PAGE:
Climate change is the greatest environmental challenge of our time. With the UN climate summit (COP26) taking place in Glasgow this November, all eyes will be on the UK, and the UK government is determined to lead the way in looking ahead to creating a cleaner, greener and healthier world.

We are delighted to show our support in hosting a relaxed evening of informative talks on Tuesday 28 September from 6:30pm. Join us as we welcome Dr Cath Waller and official COP26 Public Engagement Ambassadors Dr Agota Mockute and Dr Christina C. Roggatz from the University of Hull as we explore some of the impacts climate change has on the oceans and its inhabitants. As well as taking a look at the Humber ‘Energy Estuary’.  

Dr Agota Mockute - Wind energy: I’m a massive fan

Can you guess how long you would need to spin a bike to generate enough energy to brew a cuppa? Ever wondered why most wind turbines have 3 blades, what happens when the wind blows from a different direction, or why do we keep putting those wind turbines at all? This is an interactive talk on energy, how wind generates it for us, UK becoming the “Saudi Arabia of wind power” and the Humber – ‘Energy Estuary’.

Dr Christina C. Roggatz - The hidden effects of climate change: a journey into future oceans with toxic pufferfish, nose-blind crabs and sticky biofilms

Marine organisms use chemical substances for many essential life tasks like finding food, avoiding or defending against predators, mating and spotting home. We will visit puffer fish in the Solomon Sea, coral reef fish in Australia, sea bass in the Mediterranean, crabs on the Yorkshire Coast and lugworm-biofilm communities in the Humber sediment to see how they are affected. This talk gives you a glimpse into the hidden and invisible dimension of climate change with substantial consequences for marine ecosystems and their services that scientists are slowly start to uncover.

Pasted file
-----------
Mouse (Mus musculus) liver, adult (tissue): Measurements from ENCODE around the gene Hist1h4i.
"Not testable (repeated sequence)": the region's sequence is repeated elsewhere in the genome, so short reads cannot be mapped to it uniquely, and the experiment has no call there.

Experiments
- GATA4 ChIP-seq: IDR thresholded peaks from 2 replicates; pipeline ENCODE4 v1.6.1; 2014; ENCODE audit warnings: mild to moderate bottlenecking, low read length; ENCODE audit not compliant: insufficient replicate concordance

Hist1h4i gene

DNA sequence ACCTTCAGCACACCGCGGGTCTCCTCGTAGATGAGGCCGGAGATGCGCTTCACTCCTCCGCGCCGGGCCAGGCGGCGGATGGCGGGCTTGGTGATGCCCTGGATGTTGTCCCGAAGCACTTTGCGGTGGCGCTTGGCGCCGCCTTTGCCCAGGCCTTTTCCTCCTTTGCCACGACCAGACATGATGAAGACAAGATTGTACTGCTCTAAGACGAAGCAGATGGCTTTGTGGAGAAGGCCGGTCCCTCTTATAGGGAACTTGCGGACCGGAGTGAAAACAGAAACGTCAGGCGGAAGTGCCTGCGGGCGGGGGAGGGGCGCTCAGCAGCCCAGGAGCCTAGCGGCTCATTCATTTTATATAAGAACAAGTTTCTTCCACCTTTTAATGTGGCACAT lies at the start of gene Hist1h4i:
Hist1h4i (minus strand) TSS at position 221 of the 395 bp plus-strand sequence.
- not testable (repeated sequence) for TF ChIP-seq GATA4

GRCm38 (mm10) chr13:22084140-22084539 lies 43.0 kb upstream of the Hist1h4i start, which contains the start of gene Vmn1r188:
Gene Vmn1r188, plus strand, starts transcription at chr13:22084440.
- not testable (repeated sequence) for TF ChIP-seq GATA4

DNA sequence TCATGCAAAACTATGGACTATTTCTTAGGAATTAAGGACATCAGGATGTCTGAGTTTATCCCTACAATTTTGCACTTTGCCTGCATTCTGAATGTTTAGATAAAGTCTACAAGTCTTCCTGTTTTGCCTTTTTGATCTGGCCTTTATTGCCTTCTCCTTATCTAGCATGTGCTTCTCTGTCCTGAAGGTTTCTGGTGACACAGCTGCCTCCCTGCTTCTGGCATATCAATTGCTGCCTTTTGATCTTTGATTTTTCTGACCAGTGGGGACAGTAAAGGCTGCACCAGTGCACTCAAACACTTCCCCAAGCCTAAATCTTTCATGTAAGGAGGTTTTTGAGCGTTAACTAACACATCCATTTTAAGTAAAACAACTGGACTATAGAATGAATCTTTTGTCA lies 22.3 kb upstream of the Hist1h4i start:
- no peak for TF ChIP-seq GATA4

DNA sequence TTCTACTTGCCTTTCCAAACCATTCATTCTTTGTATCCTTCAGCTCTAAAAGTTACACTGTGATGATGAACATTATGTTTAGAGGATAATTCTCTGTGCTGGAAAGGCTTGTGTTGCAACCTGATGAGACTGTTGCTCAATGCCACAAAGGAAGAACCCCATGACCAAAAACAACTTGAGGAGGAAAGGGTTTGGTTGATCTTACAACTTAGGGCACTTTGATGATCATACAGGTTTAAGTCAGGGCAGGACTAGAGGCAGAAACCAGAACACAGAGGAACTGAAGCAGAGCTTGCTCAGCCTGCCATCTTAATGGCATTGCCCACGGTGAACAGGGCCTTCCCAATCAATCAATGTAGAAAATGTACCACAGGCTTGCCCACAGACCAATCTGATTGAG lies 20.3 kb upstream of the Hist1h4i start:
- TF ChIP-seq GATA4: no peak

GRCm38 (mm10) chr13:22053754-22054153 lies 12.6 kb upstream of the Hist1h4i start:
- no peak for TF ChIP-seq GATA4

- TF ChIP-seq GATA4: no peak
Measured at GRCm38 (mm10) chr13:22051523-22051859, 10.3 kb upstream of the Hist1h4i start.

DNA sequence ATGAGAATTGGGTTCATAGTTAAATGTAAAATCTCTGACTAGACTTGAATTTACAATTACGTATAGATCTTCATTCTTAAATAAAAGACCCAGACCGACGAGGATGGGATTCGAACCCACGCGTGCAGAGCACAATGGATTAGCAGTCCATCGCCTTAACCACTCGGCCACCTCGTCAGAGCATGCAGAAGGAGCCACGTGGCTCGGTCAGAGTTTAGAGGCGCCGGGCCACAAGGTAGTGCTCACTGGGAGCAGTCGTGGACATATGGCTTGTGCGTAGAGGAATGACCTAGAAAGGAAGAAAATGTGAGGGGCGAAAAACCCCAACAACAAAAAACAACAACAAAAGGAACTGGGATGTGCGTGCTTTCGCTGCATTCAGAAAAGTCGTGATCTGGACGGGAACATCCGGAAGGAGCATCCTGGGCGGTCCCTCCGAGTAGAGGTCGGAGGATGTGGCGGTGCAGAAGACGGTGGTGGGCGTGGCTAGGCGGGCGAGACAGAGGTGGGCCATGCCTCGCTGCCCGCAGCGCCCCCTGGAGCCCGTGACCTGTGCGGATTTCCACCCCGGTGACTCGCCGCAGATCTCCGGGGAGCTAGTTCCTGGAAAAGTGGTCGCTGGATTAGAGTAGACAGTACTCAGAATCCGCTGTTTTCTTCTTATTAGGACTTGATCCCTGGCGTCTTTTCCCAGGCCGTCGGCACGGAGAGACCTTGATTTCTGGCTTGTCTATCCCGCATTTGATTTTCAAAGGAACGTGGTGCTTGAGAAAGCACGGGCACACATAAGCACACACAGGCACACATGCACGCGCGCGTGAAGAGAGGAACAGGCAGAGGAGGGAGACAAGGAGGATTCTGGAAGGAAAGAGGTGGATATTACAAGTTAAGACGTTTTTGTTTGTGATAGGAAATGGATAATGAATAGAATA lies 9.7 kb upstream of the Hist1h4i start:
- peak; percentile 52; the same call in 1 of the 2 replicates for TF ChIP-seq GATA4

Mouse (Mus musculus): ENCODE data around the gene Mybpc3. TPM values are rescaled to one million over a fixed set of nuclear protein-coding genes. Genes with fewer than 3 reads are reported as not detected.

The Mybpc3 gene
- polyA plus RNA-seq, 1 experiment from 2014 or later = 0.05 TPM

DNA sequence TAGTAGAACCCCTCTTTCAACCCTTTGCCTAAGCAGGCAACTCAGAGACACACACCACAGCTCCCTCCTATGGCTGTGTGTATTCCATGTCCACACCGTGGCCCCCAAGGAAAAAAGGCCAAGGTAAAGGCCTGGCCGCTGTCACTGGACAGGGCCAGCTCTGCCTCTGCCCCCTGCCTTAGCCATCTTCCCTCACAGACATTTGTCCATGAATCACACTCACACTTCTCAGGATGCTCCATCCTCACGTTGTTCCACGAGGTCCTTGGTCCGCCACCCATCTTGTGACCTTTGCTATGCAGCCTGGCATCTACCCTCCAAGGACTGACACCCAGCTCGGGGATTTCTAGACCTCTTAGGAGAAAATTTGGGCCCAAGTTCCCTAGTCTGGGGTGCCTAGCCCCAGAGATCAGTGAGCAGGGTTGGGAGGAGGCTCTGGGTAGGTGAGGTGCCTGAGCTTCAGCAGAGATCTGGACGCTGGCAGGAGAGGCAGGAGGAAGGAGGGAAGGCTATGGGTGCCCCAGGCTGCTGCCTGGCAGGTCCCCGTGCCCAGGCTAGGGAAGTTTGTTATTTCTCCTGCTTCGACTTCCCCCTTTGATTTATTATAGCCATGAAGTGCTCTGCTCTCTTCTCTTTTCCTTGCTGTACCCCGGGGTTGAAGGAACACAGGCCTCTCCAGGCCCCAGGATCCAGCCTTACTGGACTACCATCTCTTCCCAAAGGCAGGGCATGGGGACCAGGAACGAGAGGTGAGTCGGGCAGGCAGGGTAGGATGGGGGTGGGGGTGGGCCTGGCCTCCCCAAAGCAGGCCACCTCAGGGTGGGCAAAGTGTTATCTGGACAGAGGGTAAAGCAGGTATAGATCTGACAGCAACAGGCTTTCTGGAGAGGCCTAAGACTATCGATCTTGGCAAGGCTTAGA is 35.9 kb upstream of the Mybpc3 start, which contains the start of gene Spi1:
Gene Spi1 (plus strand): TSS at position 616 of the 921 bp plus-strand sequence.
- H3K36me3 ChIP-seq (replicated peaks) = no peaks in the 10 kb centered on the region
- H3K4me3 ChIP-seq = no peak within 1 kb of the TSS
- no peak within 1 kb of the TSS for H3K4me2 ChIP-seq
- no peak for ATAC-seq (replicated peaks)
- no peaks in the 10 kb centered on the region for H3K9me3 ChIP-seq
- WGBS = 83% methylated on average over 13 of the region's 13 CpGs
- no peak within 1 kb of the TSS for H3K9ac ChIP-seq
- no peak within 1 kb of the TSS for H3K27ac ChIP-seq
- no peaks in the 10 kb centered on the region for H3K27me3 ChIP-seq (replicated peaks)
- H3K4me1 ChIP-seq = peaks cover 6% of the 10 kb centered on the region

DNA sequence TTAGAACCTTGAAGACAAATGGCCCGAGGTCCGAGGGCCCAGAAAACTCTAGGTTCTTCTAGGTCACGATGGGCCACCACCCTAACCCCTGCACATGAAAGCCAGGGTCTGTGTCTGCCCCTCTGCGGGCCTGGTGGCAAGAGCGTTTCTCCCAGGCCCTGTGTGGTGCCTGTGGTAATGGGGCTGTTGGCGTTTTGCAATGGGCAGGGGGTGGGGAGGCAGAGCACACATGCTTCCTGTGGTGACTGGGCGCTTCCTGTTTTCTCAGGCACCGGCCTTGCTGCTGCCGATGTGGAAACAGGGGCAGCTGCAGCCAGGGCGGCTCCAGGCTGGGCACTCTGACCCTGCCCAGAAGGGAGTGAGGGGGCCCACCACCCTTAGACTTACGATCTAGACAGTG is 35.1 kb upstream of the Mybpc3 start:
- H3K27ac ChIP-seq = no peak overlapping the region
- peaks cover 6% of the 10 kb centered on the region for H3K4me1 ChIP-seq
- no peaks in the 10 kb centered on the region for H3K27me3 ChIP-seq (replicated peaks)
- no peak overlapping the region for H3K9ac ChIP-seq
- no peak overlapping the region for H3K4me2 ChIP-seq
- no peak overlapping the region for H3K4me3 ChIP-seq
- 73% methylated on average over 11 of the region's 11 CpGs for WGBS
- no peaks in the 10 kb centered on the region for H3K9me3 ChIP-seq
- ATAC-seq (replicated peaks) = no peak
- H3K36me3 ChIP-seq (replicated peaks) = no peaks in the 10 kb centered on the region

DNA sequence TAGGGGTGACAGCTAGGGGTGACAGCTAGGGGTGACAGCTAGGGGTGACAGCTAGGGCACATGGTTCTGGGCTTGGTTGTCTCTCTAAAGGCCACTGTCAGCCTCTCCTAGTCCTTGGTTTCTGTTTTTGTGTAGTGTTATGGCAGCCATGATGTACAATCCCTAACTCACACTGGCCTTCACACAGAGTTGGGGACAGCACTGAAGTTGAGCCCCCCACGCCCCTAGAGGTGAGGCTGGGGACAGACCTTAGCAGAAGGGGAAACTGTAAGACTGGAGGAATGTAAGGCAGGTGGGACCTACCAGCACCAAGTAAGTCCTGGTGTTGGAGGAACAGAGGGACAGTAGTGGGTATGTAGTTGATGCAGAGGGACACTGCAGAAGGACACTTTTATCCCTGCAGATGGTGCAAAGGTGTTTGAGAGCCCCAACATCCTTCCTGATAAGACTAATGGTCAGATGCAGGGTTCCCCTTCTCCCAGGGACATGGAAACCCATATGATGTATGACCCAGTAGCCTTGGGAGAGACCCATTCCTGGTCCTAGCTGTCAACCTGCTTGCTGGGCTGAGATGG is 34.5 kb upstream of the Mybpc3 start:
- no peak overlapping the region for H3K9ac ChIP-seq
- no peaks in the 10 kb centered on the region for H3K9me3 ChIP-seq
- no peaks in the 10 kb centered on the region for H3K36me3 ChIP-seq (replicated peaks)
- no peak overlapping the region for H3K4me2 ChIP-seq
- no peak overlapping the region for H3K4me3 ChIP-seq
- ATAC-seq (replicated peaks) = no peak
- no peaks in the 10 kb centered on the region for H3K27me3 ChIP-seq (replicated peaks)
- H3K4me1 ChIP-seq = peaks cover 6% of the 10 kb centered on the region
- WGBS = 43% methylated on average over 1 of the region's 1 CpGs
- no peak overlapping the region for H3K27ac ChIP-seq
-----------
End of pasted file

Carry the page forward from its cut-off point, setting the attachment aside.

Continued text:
Dr Cath Waller - Microplastics in the Ocean

What happens to the things we use and throw away? Plastics are a big problem once they get into the ocean. How do they get there, where do they end up, and what problems do they cause?

Everyone who attends the event will be able to upgrade their ticket to a Day Plus Pass for free return visits to The Deep for 12 months (from 28 September 2021), at no extra charge.

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Opening Times

The Deep is open daily from 10am – 6pm Monday - Friday and 9am - 6pm weekends & school holidays (last entry 5pm)

Car parking is available at a cost of £3 for six hours. It can become full during school holidays – alternative car parks can be found here.

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Ticket Prices

Type of ticket Online
Adult £16.50
Child (3 - 15) £13.00
Under 3s/Essential carers FREE
Student*/Senior £15.50

* Students must provide a valid NUS card or proof of age is required for school/sixth form students

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Please use Tower Street or HU9 1TU when using a Sat Nav – this will take you to nearest main road to The Deep.

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